Source: irresponsiblereader.com/2017/11/16/breaking-bad-101-by-alan-sepinwall
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review 2017-08-29 23:24
Book Review: Steel & Stone: Companion Collection By Annette Marie
Steel & Stone Companion Collection (Steel & Stone Book 6) - Annette Marie

 

This companion novel made the series that much better! I loved every single story, but Lyre has found a special place in my heart. I enjoyed seeing the same situations from a perspective that wasn't Piper. I like Piper, but being in Lyre or Ash's head is much more interesting considering they've been alive for centuries (it seems) and are much more knowledgeable in everything than Piper is.

 

If you couldn't tell by now, I adored being in Lyre's head. Annette Marie did this character justice with her writing and I'm so happy for that! Lyre proved to be just as secretive and intriguing as I was expecting him to be. I'm officially hyped for his prequel series.

 

Looking from Piper's eyes I assumed Ash would have complicated and tumultuous thoughts. From the stories from his point of view, he came off as nonchalant. It almost felt like a calm before the storm. It was interesting but not as interesting as Lyre.

 

Overall this was a collection of interesting stories and makes an amazing companion to the original series. These stories gave me a much better understanding of Ash and Lyre which would make re-reading the Steel & Stone Series that much more fascinating.

 

My Favorite Quotes:

 

"Once, Ash had called Lyre an angel of death. Tonight, he would do the name justice.  "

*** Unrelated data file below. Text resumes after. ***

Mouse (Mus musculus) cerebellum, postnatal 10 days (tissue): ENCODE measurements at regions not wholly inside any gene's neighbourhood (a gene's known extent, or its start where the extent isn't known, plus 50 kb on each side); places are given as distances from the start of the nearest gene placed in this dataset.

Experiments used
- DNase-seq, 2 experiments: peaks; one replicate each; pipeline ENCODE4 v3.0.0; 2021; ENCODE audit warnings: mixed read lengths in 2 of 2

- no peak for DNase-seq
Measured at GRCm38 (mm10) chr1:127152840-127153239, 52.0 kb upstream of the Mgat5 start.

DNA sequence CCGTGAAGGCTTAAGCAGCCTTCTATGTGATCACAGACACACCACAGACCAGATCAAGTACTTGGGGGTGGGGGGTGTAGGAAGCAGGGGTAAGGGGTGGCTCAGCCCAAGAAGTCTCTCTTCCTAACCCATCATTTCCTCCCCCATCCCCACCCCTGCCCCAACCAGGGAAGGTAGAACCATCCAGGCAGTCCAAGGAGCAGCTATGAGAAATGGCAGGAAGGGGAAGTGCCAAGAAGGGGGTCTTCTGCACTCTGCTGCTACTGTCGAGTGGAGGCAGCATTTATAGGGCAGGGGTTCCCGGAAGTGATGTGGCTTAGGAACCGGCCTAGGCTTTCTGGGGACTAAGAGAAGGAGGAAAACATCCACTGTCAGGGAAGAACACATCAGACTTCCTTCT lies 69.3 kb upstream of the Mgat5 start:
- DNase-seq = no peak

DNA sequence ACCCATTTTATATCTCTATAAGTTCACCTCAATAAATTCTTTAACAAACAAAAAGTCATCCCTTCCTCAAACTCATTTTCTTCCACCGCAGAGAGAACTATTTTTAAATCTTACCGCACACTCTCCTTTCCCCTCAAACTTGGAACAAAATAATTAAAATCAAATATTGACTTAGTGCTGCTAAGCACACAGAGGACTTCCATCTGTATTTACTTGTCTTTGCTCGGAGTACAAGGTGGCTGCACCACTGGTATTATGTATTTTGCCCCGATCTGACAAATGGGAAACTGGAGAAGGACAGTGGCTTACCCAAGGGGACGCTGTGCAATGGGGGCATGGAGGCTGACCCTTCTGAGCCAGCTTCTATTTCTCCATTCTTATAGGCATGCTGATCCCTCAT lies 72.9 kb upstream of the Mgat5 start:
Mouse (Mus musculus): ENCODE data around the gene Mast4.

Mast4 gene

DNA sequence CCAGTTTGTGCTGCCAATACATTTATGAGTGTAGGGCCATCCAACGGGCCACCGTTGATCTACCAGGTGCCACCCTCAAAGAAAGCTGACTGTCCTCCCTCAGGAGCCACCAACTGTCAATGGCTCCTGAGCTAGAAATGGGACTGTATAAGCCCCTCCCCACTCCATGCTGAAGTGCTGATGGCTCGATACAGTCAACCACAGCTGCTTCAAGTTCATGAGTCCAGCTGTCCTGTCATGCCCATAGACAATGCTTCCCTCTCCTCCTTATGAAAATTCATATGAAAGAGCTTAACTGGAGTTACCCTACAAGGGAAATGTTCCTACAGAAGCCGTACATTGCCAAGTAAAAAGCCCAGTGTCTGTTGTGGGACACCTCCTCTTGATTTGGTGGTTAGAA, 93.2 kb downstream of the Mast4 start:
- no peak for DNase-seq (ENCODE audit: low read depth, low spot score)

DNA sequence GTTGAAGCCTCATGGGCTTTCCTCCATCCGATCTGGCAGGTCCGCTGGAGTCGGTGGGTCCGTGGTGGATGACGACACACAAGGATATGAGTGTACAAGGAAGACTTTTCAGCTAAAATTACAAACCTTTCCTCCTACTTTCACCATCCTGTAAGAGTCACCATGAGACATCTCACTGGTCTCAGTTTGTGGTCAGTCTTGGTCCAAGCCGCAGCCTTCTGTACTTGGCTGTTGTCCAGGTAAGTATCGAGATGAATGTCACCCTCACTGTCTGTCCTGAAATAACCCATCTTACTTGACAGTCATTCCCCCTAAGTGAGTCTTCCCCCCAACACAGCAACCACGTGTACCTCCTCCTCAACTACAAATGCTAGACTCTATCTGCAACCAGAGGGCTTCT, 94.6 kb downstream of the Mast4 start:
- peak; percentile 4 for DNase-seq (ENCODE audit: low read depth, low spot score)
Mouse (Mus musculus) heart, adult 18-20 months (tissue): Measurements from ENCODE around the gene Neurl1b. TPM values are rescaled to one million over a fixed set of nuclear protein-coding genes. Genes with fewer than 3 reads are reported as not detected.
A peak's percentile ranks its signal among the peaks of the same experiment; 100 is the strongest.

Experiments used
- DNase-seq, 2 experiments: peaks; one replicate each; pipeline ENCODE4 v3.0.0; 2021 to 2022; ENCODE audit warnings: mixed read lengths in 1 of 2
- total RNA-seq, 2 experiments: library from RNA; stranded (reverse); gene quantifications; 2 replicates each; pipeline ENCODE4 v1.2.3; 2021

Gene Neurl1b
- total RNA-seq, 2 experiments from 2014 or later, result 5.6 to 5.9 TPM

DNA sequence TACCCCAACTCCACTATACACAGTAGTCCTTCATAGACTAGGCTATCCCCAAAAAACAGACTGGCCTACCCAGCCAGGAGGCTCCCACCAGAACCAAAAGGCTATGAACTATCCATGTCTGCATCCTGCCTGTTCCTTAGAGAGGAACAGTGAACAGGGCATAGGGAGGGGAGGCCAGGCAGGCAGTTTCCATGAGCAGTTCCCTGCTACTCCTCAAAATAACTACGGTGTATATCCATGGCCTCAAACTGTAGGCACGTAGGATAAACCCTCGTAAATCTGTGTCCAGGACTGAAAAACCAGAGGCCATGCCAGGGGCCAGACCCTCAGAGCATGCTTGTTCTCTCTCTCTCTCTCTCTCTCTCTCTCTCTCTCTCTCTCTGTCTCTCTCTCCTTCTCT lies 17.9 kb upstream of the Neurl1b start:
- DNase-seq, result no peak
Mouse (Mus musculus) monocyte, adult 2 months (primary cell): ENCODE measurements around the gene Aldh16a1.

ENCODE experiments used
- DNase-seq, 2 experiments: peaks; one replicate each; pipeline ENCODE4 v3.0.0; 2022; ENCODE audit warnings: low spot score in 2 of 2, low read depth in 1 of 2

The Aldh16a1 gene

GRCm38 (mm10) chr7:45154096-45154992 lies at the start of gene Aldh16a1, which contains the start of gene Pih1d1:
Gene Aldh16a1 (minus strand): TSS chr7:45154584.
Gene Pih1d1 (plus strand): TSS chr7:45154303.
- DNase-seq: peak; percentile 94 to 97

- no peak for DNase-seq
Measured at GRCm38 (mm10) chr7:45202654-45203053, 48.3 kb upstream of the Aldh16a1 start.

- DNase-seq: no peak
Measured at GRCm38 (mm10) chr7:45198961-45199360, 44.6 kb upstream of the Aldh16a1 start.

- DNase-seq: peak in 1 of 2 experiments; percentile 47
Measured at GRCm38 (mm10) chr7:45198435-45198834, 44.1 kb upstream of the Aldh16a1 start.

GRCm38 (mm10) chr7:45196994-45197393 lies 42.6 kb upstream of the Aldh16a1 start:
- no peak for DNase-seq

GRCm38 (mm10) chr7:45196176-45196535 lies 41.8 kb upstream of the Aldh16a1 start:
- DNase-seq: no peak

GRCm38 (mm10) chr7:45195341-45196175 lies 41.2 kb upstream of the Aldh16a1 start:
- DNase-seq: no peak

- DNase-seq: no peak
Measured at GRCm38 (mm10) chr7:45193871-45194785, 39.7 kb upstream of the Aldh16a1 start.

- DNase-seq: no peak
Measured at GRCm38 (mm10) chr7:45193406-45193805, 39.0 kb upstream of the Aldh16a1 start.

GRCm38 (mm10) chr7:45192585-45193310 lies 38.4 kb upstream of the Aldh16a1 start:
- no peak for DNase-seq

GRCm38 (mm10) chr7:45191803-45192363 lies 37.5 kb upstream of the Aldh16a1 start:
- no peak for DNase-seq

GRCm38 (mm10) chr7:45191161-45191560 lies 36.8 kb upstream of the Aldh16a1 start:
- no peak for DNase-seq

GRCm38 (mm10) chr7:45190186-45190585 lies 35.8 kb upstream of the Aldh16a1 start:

"Incubi are lover's, but no woman's true love."

 

"The past lies in rest, its ghosts long slumbering, and I would not disturb them. Let us begin again."

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review SPOILER ALERT! 2017-07-16 01:50
The Lady's Companion
The Lady's Companion - Carla Kelly

My review contains spoilers and they're mostly my thoughts...

The Lady’s Companion by Carla Kelly is the latest in her backlist I finished a few days ago. It was amazing, to say the least. A very heartwarming traditional regency with an sweet heroine, a superb hero made grand with Ms. Kelly’s beautiful storytelling.

I decided to bring The Lady’s Companion up my TBR pile because for a reason. A few months ago, I read another book by Ms. Kelly titled Marriage of Mercy, where the reviewers criticized the book for having almost the same storyline as this one. Marriage of Mercy is a later publication (2012) whereas The Lady’s Companion was first released in 1996. The whole notion definitely intrigued me. I was expecting a pretty same storyline with different names for characters, and I agree with them to a certain extent. However, the storyline itself was very different. I mean very, if you can excuse the first 2 chapters where the h Susan’s fate spin almost exactly like that of Grace’s. I would call it plagiarism had the later not also been Ms. Kelly’s publication. I still don’t know how can anyone say both had the same stories so I decided I’m just gonna ignore it and enjoy. Which I did thank you!